With a handful of contemporary comedy stars at the helm, Dead Funny was the perfect play to see during Halloween week. Centred around a society celebrating the works of dead comedians, Dead Funny throws in old school comedy gags alongside witty, dark humour.
Despite first being performed in 1994, Terry Johnson’s script doesn’t feel tired or dated but rather a loving homage not only to comedians such as Benny Hill and Morecambe and Wise but also to the comedy geeks that keep the laughs of the historic greats alive. We are transported back to 1992 with the help of a CRT TV, a relationship therapist on VHS and some retro M&S shopping bags.
The Dead Funny Society recount and re-enact old sketches, and celebrate their favourite jokes under the chairmanship of Richard (Rufus Jones), whilst his wife Eleanor (Katherine Parkinson) desperately tries to keep their marriage afloat, and gently persuade her distant husband to have a child, whilst he dismisses her as humourless. When Benny Hill dies we are introduced to the other members of the society as they all appear in Eleanor and Richard’s living room; Steve Pemberton as the bumbling anorak Brian delivers the news brimming with thrill as well as sadness and new parents played by Ralf Little and Emily Berrington arrive to join in.
Johnson’s script pushes the two marriages to the brink of collapse, and hints at various comedy tropes in doing so. The witty back and forth, word play, slapstick and elements of farce are all delivered to perfection by a cast well versed in comedy. The stand out performances come from the two characters offered the most emotional vulnerability within the play; Katherine Parkinson as Eleanor and Steve Pemberton as Brian deliver tragedy and comedy in equal measure and despite all the laughs in this genuinely hilarious show, I found myself fighting back a tear at a tender moment between the two.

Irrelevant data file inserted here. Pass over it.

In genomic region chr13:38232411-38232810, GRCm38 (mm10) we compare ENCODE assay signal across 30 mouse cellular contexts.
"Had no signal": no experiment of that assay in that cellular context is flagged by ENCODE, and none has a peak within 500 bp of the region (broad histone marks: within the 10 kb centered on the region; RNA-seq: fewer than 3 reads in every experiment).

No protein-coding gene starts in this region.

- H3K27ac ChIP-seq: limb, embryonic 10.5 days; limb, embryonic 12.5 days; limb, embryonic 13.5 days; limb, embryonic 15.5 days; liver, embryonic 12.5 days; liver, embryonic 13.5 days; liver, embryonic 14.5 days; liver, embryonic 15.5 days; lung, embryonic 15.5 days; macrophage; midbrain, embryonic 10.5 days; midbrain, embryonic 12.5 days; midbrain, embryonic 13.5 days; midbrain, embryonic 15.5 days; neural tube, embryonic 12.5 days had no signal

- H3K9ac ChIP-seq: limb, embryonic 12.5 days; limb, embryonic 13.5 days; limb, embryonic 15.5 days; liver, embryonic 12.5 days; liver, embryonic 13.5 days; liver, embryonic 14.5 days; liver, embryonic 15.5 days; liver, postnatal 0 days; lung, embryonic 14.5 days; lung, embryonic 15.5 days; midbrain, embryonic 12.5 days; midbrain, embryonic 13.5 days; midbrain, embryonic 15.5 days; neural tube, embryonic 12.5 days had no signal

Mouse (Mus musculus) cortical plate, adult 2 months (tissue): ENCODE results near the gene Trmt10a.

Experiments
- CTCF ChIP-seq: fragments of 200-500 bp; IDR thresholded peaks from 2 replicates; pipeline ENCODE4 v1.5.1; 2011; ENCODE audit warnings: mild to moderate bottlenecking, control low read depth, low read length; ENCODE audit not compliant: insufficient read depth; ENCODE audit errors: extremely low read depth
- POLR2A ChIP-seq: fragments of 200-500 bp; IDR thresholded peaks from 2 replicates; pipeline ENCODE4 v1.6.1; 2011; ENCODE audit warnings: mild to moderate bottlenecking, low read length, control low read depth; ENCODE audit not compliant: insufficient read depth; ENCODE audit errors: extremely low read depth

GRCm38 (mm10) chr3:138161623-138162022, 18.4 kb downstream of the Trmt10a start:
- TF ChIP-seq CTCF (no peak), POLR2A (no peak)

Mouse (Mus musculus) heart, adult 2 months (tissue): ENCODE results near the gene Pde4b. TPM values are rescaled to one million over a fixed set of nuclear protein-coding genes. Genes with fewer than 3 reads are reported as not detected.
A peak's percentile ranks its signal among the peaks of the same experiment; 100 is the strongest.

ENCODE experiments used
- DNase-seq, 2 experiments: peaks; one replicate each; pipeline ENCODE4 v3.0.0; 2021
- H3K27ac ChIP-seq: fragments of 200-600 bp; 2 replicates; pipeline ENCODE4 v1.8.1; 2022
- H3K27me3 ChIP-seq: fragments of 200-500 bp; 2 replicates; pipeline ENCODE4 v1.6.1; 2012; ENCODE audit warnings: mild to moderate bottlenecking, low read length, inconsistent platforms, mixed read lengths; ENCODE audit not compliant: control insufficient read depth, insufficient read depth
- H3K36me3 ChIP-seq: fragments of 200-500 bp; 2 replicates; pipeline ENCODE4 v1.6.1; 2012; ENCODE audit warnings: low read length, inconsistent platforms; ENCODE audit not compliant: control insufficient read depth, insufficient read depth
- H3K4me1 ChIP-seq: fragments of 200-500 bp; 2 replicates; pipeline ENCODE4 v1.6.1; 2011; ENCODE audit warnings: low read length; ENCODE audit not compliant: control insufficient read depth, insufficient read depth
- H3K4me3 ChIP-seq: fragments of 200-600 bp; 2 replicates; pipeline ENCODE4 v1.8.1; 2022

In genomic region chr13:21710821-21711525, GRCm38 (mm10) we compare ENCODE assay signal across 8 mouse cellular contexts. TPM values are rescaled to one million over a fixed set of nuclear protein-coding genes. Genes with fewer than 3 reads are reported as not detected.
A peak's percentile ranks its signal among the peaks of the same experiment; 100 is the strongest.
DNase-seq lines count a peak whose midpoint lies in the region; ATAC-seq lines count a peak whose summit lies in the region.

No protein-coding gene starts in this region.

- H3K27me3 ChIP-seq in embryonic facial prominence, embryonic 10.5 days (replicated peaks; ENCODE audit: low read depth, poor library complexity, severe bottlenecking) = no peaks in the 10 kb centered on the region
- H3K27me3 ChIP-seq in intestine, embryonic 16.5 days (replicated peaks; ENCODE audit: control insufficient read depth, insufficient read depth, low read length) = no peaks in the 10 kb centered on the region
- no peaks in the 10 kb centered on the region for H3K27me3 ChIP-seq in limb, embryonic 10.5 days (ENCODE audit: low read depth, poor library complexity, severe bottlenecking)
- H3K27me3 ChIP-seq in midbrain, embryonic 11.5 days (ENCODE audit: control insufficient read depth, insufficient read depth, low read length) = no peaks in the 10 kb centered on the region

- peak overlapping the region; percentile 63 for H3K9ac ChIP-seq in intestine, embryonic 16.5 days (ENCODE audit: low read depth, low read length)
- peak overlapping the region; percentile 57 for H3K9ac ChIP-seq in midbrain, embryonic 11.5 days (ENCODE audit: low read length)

Hilarious, moving and full of morbid humour, Dead Funny is not to be missed and is a fantastic opportunity to see some of the best comedy performers of this generation live on stage. Be warned, if you’re seated in the front couple of rows could be in the splash zone!
With only days left until the end of its run there is just time to catch The Go-Between at the Apollo, Shaftesbury Avenue. Although many will book solely on the strength of Michael Crawford’s presence in the West End, it offers so much more than that – great though it is to see him, especially as he’s on stage pretty much throughout.
Crawford is Leo Colton, a man haunted by events one childhood summer when he found himself acting as go-between for beautiful upper-class Marian (Gemma Sutton) and tenant farmer Ted (Stuart Ward). These events are played out in front of him on a moody and imposing single-set stage with music provided by an on-stage piano. So, very far from the spectacular musicals in which Crawford established himself. But the lack of spectacle is more than made up for in the intimacy and intensity of the characters and story. It achieves that rare thing to which all theatre surely strives – transporting the audience completely into the events and emotions with the performers.